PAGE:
Peter Salmon, Director of BBC Sport: "For those of us who grew up in the early days of football television coverage, Kenneth Wolstenholme was an iconic figure. His commentary on the 1966 World Cup final is now legendary and the phrase 'They Think It's All Over' has entered the annals of sport history. He captured an extraordinary sporting moment brilliantly, and as a consequence his reputation will live on for ever. Everyone in sports broadcasting will miss him and we send our condolences and best wishes to his family."


Alan Hansen, BBC Football Analyst: "He had a great voice and was a great commentator. The line in 1966 was the best three or four seconds ever, and was just what the man was about. That is the best line anyone has come up with in the last 40 years of football commentary."


Gary Lineker, Match of the Day Presenter: "I was so sorry to hear of Ken’s death. He was the voice of football when I was a boy, and his closing commentary on the World Cup Final came to play a big part in my life through They Think It’s All Over. He kept working in various capacities after leaving the BBC and latterly had been heard on Channel 4’s Football Italia, and I was privileged to meet him on several occasions and enjoyed his company. He was a pioneer of sports broadcasting, and paved the way for those of us fortunate enough to work in BBC Sport."


Biographical details


Kenneth Wolstenholme was born in Worsley, near Manchester on 17 July 1920, and educated at Farnworth Grammar School, near Bolton.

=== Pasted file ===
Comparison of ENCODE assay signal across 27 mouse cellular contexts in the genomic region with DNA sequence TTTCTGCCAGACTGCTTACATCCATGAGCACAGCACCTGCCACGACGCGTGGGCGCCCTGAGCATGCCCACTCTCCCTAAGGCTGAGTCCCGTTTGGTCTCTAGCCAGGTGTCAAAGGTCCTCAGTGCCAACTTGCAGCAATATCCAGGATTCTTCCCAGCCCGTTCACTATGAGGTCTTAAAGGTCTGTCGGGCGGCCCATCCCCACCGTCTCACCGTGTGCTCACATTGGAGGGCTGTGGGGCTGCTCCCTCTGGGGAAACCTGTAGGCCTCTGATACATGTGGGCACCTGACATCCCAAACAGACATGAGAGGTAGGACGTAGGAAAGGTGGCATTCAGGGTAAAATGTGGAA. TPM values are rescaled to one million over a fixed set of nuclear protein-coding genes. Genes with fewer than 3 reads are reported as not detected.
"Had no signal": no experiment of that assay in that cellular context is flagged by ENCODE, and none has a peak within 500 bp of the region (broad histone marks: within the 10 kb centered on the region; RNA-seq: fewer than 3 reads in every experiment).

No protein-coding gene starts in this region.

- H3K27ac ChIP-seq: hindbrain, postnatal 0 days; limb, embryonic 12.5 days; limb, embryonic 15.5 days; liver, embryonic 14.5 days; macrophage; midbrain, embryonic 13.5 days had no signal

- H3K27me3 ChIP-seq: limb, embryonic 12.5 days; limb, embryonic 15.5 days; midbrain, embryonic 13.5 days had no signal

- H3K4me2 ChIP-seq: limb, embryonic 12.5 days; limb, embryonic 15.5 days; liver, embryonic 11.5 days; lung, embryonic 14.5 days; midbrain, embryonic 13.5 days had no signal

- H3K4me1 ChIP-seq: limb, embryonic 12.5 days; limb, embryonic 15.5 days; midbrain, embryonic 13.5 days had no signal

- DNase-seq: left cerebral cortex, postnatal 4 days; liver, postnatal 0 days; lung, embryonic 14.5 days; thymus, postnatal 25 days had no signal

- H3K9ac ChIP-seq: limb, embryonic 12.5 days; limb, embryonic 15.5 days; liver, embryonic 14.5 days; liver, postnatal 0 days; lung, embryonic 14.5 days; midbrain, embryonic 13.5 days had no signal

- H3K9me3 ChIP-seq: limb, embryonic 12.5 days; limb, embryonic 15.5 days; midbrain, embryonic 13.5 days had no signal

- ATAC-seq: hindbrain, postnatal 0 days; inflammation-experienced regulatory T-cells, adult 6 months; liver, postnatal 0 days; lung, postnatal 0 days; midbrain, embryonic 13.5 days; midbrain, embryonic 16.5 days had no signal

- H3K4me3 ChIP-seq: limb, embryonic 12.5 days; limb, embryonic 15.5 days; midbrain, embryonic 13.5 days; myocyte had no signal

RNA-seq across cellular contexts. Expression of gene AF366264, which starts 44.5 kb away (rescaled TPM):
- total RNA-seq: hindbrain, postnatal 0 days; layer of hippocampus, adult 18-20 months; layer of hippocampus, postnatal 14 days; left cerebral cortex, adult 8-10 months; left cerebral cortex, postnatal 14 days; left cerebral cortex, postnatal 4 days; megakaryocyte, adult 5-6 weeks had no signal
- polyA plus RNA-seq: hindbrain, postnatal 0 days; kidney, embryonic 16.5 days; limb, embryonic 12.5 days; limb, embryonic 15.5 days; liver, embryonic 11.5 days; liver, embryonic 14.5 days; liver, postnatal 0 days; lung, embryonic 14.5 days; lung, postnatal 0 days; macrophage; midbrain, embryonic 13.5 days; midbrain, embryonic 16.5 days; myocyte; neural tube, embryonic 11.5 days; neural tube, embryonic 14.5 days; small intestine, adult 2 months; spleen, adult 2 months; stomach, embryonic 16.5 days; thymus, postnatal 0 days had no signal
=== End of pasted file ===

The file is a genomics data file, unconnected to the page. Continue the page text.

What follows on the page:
On leaving school he began work as a journalist on a local newspaper, but on 1 September 1939 as a member of the pre-war RAF Volunteer Reserve he was mobilised. He served throughout the war as a bomber pilot, first on low-level daylight raids and then as a member of the elite Pathfinder Force, which marked the targets for the main force during the heavy bomber offensive. He completed 100 operations as a bomber pilot and was twice decorated, first with The Distinguished Flying Cross and then with the Bar to the D.F.C. The Bar to the D.F.C was awarded for continual duties as a Pathfinder Marker and completion of 100 sorties over Germany and occupied territories despite heavy anti-aircraft fire and night fighter activity.


After the war he began broadcasting in Manchester, and in 1948 he did his first television commentary, although he had never seen television in his life. From then, until he parted company with the BBC in 1971, he was television's number one soccer commentator. He travelled all over the world covering international games and he commentated on 23 FA Cup Finals, 16 European Cup Finals and five World Cup Finals, the most famous of which being that of 1966 when he produced the most famous line in sports commentating, "Some people are on the pitch. They think it's all over. It is now" as Geoff Hurst scored England's fourth goal. He was also the first presenter of Match Of The Day in 1964, when he used to commentate on a game in the afternoon and then go back to the studio to front the programme in the days when Match of the Day attracted an audience of more than 10 million each Saturday. Often, after the programme, he would fly to the continent to do the live commentary on a Sunday afternoon international.


For his work on television he was one of only 12 recipients of The Baird Silver Medal for Services to Television. He was also awarded a silver medal for services to international sport by The Brazilian Sports Confederation. He also worked for Chrysalis Television on two Italian football programmes a week for Channel Four and did many commercials, the best known being the Dunlop Grand Prix commercials in the 1960's and the Reebok commercial featuring Ryan Giggs and Manchester United stars of the past.